Back in 2020, the (then novice) incumbents were faced with a similar predicament. National output fell short of target amid pandemic-induced demand uncertainty. In March that year, the PTI government foolishly announced a very high procurement target of 8 million tons, nearly one-third of national production. MSP was also raised marginally but remained significantly lower than the open market price (or import-parity price).
As a result, farmers showed reluctance to sell at officially notified rate of Rs 1,400 per 40kg (or $220 per ton), forcing government’s hand to use coercive measures to meet its procurement target. Secondary market prices for both wheat and flour spiralled out of control, rendering officially notified prices irrelevant.
Has PTI learned its lesson? Last week, the ECC rejected a summary to increase minimum support price over Rs 1,950 per 40kg. At $280 per ton, this base price is (once again) significantly lower than prevailing prices in the international and local (wholesale) grain markets. The federal government seems hesitant to raise the base price as it will in turn either be forced to raise flour price at retail level (with inflationary consequences), or raise the quantum of subsidy. Sounds like a wise strategy? Hardly.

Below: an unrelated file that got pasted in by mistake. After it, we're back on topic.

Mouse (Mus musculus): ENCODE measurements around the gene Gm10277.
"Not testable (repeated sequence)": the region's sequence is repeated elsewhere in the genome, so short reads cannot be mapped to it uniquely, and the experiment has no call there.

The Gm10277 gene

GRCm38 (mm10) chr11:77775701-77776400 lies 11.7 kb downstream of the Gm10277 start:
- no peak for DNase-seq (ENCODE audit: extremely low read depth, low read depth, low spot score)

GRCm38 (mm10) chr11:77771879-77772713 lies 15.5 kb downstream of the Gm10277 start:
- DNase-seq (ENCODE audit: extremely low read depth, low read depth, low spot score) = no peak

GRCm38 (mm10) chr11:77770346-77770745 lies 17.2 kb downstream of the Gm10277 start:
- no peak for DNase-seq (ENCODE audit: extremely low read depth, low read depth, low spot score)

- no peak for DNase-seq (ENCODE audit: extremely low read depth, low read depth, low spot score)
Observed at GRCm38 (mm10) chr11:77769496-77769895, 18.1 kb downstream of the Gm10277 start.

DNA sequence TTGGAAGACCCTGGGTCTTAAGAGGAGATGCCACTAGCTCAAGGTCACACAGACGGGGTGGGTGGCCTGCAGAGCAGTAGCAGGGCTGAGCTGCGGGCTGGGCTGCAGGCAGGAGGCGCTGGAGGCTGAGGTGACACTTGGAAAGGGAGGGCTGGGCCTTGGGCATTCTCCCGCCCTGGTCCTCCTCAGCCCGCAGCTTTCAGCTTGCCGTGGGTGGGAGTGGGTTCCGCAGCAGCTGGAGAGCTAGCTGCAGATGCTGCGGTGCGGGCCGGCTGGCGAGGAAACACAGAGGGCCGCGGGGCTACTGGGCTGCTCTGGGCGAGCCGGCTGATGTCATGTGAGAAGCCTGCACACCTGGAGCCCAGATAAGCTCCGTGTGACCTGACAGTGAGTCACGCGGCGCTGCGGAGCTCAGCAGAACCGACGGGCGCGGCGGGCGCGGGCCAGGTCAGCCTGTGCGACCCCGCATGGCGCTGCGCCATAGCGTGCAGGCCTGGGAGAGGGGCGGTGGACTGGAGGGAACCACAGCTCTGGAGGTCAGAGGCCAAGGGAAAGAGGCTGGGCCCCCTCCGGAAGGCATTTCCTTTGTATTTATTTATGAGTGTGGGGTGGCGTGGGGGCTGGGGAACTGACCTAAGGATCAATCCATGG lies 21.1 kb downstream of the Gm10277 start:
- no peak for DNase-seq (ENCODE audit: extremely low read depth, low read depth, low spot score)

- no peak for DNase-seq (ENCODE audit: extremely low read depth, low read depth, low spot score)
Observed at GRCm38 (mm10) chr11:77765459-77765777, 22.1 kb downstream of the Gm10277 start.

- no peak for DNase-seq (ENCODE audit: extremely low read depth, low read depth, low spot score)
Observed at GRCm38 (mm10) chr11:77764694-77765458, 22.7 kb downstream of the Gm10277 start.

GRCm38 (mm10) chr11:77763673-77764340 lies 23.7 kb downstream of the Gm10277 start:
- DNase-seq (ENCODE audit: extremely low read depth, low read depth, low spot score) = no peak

Each time the incumbents have attempted to cap grain prices, they have learned the hard way that market prices bow to no god except those of supply and demand. While wheat prices may very well collapse during procurement season (May and June), they rise back up again no later than September. Attempts are then made to calm the market by flooding it with Food department stocks, only for prices to rise back up again once public sector stocks start to run out.
If the government resorts to ‘proven’ tactics yet again, and caps MSP below market clearing rate, it will only be fleecing farmers to no one else’s benefit. A lower local market price will inadvertently create incentive for smuggling, a symptom of long-term governance failure that is not going to be fixed overnight. Meanwhile, whether local market faces a shortfall or not will depend on whether PTI successfully avoids falling into the price control trap.